Recording information to disk provides a permanent record of your instrument control session, and is an easy way to debug your application. While the instrument object is connected to the instrument, you can record this information to a disk file:
The number of values written to the instrument, the number of values read from the instrument, and the data type of the values
Data written to the instrument, and data read from the instrument
You record information to a disk file with the
record function. The properties associated
with recording information to disk are given below.
Specify the amount of information saved to a record file.
Specify whether data and event information are saved to one record file or to multiple record files.
Specify the name of the record file.
Indicate if data and event information are saved to a record file.
This example creates the GPIB object
the number of values transferred between
the instrument, and stores the information to the file text
g = gpib('ni',0,1); g.RecordName = 'myfile.txt'; fopen(g) record(g) fprintf(g,'*IDN?') out = fscanf(g);
End the instrument control session.
fclose(g) delete(g) clear g
myfile.txt at the command line.
When you initiate recording with the
RecordMode property determines if a new record
file is created or if new information is appended to an existing record
You can configure
then the record file is overwritten each time recording is initiated.
the new information is appended to the file specified by
index, a different
disk file is created each time recording is initiated. The rules for
specifying a record file name are discussed in Specifying a File Name.
You specify the name of the record file with the
You can specify any value for
a directory path, provided the file name is supported by your operating
system. Additionally, if
then the file name follows these rules:
Indexed file names are identified by a number. This number precedes the file name extension and is increased by 1 for successive record files.
If no number is specified as part of the initial file
name, then the first record file does not have a number associated
with it. For example, if
myfile.txt is the name of the first record
myfile01.txt is the name of the second record
file, and so on.
RecordName is updated after the
record file is closed.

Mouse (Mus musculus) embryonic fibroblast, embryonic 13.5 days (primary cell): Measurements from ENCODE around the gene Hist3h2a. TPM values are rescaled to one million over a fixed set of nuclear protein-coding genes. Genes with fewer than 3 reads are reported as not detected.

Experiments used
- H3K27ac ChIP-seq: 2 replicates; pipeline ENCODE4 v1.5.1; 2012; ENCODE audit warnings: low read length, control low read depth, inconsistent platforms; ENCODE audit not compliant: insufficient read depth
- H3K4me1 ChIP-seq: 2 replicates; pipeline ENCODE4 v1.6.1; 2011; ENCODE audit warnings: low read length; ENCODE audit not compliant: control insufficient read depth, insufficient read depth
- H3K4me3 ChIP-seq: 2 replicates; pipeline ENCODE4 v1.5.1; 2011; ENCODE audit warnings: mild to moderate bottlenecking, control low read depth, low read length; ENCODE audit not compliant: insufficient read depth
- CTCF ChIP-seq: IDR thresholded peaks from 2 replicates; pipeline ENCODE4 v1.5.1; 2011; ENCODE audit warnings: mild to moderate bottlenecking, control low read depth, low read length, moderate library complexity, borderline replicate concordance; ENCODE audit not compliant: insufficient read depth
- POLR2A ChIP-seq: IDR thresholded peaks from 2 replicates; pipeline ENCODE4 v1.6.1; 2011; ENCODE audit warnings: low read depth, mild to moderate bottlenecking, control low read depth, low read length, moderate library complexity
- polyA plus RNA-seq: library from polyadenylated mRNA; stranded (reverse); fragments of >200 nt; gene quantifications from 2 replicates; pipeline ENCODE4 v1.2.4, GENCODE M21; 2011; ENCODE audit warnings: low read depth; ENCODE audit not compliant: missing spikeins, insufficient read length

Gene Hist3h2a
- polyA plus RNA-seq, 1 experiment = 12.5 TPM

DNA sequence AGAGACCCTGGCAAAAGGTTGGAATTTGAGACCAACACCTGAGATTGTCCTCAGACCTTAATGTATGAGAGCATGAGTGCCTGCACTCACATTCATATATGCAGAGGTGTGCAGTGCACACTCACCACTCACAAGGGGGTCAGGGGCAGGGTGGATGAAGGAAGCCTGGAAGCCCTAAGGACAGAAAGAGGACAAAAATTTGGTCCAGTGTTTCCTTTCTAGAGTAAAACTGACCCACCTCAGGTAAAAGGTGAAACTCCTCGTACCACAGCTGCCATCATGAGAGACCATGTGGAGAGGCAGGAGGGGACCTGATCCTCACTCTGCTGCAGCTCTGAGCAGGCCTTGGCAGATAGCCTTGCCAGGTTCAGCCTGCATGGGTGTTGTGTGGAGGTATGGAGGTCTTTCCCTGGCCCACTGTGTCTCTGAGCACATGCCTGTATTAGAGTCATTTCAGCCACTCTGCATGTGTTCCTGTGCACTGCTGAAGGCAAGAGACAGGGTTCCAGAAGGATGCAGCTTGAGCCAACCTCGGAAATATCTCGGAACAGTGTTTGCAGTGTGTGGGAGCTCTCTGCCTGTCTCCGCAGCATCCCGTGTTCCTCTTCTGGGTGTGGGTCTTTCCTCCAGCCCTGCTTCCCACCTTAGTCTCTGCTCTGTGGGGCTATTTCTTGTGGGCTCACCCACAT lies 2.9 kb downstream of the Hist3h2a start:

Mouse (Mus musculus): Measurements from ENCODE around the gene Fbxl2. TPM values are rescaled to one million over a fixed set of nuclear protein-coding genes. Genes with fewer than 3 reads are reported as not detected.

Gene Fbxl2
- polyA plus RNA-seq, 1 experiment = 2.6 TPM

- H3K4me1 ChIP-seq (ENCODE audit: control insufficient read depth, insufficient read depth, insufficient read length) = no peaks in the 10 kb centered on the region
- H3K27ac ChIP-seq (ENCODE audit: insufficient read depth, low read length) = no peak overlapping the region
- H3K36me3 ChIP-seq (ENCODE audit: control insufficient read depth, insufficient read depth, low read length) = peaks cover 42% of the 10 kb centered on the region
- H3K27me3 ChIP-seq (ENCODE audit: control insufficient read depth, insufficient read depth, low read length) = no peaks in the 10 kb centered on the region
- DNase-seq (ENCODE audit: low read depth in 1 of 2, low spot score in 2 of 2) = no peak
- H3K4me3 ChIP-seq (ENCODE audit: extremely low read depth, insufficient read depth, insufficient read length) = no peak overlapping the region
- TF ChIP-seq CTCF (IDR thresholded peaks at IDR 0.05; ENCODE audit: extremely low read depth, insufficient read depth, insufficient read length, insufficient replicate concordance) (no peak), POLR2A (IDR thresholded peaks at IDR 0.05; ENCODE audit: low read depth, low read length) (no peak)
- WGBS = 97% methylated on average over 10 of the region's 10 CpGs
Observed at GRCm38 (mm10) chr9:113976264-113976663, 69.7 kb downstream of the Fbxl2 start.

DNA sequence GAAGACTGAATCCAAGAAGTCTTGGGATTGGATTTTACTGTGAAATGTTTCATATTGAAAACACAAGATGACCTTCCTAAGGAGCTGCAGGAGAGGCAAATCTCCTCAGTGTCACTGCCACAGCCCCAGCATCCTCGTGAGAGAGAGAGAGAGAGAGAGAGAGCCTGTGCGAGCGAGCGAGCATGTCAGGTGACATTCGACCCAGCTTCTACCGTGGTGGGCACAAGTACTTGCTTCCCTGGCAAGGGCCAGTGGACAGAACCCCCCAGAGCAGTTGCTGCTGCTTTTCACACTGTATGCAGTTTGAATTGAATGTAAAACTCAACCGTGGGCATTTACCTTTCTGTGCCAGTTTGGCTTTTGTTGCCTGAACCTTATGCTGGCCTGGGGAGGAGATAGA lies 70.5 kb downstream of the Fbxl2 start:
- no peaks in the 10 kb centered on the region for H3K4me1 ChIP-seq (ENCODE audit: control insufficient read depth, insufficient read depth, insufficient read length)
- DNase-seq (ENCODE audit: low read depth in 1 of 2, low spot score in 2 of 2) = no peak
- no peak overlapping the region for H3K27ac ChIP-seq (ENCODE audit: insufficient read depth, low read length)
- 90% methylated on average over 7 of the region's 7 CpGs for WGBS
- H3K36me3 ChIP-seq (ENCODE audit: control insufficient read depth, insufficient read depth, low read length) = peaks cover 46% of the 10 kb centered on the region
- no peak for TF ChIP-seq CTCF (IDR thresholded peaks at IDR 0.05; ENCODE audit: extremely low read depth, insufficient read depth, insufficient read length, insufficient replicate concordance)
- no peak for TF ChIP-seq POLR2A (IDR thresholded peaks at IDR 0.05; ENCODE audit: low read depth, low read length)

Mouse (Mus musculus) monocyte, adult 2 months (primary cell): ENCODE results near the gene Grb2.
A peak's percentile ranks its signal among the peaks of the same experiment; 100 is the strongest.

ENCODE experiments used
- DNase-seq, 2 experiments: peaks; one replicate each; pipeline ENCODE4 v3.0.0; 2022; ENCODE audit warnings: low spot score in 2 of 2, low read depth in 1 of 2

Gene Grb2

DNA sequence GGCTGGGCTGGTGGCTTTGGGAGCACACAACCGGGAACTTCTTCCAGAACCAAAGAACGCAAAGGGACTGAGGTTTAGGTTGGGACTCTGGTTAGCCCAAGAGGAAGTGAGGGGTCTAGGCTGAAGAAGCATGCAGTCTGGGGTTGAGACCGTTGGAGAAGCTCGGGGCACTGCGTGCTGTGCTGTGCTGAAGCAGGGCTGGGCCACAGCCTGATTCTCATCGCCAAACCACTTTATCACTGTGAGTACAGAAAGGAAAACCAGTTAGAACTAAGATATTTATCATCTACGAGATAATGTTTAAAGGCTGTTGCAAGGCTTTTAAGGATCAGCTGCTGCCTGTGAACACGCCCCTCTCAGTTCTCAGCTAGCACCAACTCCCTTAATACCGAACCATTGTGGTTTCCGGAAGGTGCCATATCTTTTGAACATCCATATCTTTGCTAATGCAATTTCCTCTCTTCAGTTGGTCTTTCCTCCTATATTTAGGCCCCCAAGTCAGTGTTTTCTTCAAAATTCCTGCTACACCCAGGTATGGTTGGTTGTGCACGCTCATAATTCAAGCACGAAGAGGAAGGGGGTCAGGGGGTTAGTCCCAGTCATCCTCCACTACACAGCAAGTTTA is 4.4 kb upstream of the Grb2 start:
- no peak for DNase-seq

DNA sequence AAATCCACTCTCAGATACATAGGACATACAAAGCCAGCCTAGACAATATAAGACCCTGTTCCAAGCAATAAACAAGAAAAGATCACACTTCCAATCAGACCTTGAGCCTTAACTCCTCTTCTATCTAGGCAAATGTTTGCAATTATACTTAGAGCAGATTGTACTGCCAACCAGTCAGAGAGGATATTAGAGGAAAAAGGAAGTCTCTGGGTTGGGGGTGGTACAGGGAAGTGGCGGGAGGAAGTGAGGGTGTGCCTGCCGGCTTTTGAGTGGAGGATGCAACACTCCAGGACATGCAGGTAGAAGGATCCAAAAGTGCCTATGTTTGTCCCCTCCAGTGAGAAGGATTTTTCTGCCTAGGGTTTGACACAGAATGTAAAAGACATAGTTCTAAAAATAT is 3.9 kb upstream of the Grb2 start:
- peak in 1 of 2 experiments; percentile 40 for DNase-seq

If the specified file name already exists, then the existing file is overwritten.
The record file is an ASCII file that contains a record of one
or more instrument control sessions. You specify the amount of information
saved to a record file with the
RecordDetail can be
A compact record file contains the number of values written to the
instrument, the number of values read from the instrument, the data
type of the values, and event information. A verbose record file contains
the preceding information as well as the data transferred to and from
Binary data with precision given by
int32 is recorded as hexadecimal
values. For example, if the integer value 255 is read from the instrument
as a 16-bit integer, the hexadecimal value 00FF is saved in the record
file. Single- and double-precision floating-point numbers are recorded
as decimal values using the
%g format, and as hexadecimal
values using the format specified by the IEEE® Standard 754-1985
for Binary Floating-Point Arithmetic.
The IEEE floating-point format includes three components — the sign bit, the exponent field, and the significant field. Single-precision floating-point values consist of 32 bits, and the value is given by
value = (-1)sign(2exp-127)(1.significand)
Double-precision floating-point values consist of 64 bits, and the value is given by
value = (-1)sign(2exp-1023)(1.significand)
The floating-point format component and the associated single-precision and double-precision bits are given below.
For example, suppose you record the decimal value 4.25 using
the single-precision format. The record file stores 4.25 as the hex
value 40880000, which is calculated from the IEEE single-precision
floating-point format. To reconstruct the original value, convert
the hex value to a decimal value using
dval = hex2dec('40880000') dval = 1.082654720000000e+009
Convert the decimal value to a binary value using